Monday, May 13, 2013

The Art of Teasing

I feel like I have some authority on this subject. To give you guys a little background, I'm the oldest of four children. I have a two-year-old son who has lots of friends who are girls.

My whole life has contained some form of teasing.

Sadly, the kind that I used to do and the kind that my son currently does is not really what we are going to talk about today.

(But if it was, here's what works really well for Nathan right now - grab a toy that is obviously desired and run away with it while laughing. Gets a reaction every time.)

No, today we are going to talk about two aspects of teasing that need to be incorporated into your books.

The Teaser

Also known as the "elevator pitch". We've talked about this before, but basically, editors like to see that you can describe your book or WIP in three sentences or less. The idea is that you could tell someone all about your book in the time it takes to ride one floor on an elevator. It's called a "teaser" because you want to leave the editor/publisher rep/random lady in the elevator wanting more. You need them to be begging you: what happens next??! This will go at the top of your proposal.

The key to crafting a good teaser is to let the reader know the very basics of your plot and I mean the VERY BASICS. Start with what your character wants and end with the question of whether or not they are going to get it. To use a common story, here's how Beauty and the Beast could likely have been written as a teaser:

"Belle lives in an idyllic countryside home but unlike her neighbors and fellow townspeople, Belle is not content to while away the days singing songs in the marketplace and buying bread. She longs for adventure and romance - and definitely not a romance with the town's bad boy who seems to have a thing for her. When Belle's father is taken captive by a mysterious beast who lives in a nearby castle, will Belle's thirst for adventure land her in bigger trouble than she could have ever imagined?"

Notice how there are very few details in there. Enough to paint a picture, not so much that we're taking up valuable elevator-door-opening time. ;)

The Teaser Ending

The other way to incorporate teasing into your book is really only applicable if you are writing a series. One of the best ways to hook readers in and get them to buy subsequent books is to leave your readers semi-hanging at the end of your story. However, be sure to wrap up the major plot lines introduced in your book.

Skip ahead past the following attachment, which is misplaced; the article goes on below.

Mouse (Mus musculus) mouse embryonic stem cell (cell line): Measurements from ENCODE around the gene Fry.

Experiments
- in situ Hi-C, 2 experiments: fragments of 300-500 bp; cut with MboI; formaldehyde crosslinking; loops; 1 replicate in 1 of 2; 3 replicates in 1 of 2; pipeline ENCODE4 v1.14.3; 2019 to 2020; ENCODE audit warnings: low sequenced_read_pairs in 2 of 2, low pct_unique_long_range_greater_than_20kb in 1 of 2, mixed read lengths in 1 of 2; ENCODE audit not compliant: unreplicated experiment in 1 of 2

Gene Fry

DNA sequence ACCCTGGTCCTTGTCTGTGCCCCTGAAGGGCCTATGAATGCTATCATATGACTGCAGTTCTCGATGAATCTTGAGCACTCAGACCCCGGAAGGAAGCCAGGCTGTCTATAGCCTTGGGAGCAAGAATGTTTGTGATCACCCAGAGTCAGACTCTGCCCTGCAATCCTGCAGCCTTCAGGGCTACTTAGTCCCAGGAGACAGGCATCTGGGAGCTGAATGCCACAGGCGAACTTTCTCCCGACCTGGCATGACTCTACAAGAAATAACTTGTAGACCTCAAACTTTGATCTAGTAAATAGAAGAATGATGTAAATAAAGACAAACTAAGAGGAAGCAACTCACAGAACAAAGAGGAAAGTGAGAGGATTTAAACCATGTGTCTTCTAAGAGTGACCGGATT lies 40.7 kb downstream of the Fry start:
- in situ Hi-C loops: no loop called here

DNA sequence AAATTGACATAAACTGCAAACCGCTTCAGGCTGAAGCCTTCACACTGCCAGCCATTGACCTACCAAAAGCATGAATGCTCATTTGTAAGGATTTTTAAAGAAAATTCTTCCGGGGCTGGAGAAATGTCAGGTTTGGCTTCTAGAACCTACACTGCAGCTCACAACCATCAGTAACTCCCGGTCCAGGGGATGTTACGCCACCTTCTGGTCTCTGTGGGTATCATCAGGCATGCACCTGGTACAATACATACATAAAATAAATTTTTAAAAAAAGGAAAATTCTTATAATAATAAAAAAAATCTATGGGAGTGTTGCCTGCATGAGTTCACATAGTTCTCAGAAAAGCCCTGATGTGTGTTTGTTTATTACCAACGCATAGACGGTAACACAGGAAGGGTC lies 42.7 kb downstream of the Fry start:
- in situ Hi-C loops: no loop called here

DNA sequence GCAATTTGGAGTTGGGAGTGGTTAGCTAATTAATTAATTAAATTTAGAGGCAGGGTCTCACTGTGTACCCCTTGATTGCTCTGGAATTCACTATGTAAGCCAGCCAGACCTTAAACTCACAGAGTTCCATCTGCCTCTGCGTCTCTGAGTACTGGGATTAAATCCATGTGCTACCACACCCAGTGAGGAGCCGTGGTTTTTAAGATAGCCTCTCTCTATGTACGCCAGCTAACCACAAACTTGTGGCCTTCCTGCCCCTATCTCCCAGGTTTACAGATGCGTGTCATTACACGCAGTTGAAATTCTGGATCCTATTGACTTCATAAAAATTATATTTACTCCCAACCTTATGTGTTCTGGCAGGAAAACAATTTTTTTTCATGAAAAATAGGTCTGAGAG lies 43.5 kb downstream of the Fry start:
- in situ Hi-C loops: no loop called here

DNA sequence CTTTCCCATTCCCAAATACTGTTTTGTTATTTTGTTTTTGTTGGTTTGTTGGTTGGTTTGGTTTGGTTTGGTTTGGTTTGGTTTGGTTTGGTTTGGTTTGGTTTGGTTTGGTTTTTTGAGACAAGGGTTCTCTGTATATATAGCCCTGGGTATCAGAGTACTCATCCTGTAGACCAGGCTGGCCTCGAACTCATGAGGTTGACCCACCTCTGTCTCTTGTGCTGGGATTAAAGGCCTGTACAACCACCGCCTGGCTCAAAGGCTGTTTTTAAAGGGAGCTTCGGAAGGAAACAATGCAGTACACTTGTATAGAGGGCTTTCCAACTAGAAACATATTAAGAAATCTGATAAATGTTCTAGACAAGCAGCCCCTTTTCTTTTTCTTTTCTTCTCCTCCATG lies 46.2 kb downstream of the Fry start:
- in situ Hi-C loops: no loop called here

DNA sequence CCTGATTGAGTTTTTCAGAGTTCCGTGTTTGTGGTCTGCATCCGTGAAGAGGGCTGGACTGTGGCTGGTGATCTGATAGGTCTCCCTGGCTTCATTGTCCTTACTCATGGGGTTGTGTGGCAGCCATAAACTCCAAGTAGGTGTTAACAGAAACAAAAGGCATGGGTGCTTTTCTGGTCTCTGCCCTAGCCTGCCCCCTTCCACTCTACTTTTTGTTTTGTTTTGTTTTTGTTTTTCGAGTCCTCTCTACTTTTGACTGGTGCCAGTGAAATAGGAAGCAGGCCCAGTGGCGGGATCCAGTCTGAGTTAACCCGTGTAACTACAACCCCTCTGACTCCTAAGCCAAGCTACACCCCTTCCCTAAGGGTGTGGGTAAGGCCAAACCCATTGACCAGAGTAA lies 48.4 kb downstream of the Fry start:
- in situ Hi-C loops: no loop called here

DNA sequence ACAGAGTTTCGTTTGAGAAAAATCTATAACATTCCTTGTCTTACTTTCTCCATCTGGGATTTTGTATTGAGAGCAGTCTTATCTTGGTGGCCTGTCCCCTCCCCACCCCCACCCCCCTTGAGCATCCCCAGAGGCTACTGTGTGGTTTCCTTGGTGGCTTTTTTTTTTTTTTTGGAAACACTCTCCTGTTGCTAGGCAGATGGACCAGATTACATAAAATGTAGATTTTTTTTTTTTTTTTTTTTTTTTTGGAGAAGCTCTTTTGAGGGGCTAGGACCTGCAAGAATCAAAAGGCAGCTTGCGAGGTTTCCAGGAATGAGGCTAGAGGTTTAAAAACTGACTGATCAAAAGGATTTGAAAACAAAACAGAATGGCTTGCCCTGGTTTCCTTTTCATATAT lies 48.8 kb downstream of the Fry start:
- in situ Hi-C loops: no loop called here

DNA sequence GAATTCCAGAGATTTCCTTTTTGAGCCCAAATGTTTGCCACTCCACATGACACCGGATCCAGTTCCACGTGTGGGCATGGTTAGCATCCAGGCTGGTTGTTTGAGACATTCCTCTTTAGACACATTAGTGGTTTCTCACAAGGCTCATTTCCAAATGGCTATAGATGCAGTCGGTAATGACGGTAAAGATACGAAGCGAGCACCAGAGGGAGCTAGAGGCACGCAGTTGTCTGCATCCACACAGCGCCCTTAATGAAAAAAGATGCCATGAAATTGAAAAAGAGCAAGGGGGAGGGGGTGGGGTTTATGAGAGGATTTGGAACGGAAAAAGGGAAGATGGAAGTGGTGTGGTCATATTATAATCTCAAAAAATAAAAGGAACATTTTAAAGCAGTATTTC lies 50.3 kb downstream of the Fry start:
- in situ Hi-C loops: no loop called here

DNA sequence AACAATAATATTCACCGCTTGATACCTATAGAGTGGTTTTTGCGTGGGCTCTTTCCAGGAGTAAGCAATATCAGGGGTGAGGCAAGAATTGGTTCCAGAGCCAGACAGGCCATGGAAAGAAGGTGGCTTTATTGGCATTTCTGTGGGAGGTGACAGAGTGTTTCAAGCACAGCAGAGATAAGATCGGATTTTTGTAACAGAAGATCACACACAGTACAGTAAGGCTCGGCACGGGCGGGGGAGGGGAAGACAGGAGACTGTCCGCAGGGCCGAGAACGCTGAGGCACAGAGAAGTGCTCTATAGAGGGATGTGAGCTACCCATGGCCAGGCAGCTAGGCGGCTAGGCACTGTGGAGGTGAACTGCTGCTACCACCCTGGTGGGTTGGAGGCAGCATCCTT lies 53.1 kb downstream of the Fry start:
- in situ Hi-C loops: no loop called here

In my new book, Paige Torn, I used this method. All through the book, I make hints to a rather important person in Paige's past who she would very much hope to never see again. Meanwhile, I have a whole storyline going in the novel about Paige and her current life. At the end of the book, the person from Paige's past is re-introduced as the plot lines from the current story are tied up. You want your readers to feel like it's a satisfying ending while also leaving them wanting more.

Want to practice? Try writing a very well-known movie's teaser. Then try to think of subplots in your current WIP that you could stretch into the sequel.

And feel free to leave your teasers in the comments! We would love to see them!

Have a great Monday, friends!

1 comment:

  1. The quickest teaser I have to share is the one from my new book!

    Taking advantage of his liberty as a knight, Sir Nathaniel leaves his boyhood home to visit old friends. The small journey quickly takes an unexpected turn, however, and climaxes into a perilous adventure. Old enemies revisit the scene, creating hazards that require all of Sir Nathaniel’s strength and valor to overcome. Trapped in a hostile country, the question arises: Will he ever return?

    Maybe that's not exactly a proposal teaser, but I'm not up to writing a new one right now... ;)